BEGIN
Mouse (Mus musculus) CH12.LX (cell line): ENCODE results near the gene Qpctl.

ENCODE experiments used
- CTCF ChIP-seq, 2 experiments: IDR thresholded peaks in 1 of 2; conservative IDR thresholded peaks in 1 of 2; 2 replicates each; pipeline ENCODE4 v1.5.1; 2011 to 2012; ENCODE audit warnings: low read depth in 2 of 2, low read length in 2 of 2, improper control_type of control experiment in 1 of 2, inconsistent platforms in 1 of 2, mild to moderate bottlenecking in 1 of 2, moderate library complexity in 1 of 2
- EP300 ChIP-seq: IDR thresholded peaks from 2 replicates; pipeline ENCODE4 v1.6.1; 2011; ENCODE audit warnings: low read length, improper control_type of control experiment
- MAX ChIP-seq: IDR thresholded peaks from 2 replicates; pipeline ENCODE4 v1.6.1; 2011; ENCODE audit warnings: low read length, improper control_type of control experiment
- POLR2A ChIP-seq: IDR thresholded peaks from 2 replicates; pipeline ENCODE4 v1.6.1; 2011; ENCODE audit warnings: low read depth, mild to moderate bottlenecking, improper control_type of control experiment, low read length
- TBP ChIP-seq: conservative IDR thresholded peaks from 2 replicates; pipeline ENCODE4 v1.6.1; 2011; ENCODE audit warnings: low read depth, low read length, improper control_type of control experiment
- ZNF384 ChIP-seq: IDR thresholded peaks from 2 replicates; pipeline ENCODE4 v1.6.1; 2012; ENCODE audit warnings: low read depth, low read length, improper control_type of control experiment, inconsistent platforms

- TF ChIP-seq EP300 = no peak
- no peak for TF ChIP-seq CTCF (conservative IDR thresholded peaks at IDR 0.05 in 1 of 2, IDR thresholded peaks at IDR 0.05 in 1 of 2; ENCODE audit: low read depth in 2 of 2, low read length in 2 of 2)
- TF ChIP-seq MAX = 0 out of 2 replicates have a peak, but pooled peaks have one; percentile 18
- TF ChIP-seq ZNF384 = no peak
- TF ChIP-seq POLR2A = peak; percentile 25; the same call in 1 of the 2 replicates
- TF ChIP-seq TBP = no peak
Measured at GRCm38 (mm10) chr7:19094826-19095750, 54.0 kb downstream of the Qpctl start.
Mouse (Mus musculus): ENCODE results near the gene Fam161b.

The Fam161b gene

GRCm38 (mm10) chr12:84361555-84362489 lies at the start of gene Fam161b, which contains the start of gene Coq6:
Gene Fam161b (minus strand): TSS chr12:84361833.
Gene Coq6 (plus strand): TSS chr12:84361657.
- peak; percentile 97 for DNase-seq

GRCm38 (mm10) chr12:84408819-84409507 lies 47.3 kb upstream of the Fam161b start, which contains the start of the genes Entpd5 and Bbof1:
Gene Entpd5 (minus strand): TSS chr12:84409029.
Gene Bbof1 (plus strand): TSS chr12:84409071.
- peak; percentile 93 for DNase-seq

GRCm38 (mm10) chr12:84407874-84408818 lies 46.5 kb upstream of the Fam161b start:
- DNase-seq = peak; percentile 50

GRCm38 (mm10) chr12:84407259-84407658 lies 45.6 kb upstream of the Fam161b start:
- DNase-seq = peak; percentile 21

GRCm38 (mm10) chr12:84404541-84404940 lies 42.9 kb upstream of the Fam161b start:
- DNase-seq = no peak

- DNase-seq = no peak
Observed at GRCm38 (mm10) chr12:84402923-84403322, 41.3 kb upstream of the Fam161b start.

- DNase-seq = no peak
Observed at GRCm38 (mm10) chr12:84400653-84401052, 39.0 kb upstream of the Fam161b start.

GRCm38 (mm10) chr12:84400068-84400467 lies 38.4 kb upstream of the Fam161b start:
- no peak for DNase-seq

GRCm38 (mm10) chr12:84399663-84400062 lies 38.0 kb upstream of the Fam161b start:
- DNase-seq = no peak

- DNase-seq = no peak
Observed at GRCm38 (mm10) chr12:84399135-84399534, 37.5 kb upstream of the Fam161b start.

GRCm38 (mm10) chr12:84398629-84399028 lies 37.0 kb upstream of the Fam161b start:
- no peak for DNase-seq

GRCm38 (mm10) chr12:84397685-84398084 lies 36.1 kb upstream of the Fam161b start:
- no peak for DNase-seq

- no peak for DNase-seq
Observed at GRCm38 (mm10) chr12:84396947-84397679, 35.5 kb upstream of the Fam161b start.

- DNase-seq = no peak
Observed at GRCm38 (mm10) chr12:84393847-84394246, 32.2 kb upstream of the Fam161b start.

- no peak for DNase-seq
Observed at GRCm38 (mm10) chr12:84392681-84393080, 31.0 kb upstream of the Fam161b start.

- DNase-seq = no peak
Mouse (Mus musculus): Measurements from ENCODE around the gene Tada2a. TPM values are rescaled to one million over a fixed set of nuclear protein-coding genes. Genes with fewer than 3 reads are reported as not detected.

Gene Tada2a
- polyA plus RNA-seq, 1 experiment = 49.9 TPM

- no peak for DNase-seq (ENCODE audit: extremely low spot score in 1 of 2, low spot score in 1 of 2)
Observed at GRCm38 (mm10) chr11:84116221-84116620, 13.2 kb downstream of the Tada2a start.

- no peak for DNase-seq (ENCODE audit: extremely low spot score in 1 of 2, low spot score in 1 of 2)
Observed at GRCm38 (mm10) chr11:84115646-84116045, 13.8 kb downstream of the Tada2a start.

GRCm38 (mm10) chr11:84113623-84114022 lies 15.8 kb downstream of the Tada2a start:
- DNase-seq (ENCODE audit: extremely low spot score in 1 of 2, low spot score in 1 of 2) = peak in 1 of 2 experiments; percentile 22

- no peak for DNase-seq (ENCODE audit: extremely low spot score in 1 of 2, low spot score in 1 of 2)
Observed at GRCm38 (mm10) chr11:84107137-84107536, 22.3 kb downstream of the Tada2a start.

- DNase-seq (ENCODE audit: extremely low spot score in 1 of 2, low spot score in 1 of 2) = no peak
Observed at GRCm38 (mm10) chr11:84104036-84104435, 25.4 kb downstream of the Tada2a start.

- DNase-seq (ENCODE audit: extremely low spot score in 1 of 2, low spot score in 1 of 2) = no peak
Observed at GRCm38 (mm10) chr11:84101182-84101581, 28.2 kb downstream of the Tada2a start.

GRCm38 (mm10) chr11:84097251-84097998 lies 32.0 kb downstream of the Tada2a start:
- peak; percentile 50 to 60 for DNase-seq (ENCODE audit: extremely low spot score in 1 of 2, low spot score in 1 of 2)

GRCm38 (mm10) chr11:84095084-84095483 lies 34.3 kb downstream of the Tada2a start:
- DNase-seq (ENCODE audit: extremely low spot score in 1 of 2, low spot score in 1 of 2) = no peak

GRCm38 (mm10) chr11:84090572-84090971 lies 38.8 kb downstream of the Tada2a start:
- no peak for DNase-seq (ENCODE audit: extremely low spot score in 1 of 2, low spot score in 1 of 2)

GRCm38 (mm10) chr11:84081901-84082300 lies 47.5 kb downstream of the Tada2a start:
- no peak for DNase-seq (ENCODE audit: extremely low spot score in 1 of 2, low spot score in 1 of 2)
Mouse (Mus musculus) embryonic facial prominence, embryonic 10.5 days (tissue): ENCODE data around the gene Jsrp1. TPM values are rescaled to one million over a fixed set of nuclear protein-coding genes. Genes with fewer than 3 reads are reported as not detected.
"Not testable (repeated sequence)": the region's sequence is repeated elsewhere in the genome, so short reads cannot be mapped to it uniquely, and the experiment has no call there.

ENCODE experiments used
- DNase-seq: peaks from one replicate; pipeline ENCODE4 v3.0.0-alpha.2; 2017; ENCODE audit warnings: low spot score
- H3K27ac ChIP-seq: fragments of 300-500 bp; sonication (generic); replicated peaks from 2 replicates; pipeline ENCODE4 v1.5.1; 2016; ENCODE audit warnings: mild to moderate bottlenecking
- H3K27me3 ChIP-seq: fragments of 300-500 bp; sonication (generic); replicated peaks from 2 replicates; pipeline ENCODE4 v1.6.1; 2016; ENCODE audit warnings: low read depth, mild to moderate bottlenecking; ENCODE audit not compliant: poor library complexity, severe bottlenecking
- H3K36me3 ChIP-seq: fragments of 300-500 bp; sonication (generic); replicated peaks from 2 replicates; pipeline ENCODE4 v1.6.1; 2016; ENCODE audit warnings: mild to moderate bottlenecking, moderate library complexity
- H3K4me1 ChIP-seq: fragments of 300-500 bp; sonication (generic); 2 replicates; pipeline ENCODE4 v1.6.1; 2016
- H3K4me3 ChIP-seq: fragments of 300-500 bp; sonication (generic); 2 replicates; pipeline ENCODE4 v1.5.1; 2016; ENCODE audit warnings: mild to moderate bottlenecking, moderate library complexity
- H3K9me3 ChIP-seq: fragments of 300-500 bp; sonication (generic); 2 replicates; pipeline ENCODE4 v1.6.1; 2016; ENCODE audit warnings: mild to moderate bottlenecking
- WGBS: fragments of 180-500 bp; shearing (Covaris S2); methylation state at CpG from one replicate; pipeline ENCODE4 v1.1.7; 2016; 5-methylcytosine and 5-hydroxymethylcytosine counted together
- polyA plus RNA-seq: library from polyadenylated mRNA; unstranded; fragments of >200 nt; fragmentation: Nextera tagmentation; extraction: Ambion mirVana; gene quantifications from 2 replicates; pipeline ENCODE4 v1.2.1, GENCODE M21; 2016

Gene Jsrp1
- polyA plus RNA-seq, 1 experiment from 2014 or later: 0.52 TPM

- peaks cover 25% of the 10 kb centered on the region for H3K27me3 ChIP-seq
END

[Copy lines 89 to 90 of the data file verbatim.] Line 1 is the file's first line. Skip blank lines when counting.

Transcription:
- polyA plus RNA-seq, 1 experiment from 2014 or later: 0.52 TPM

- peaks cover 25% of the 10 kb centered on the region for H3K27me3 ChIP-seq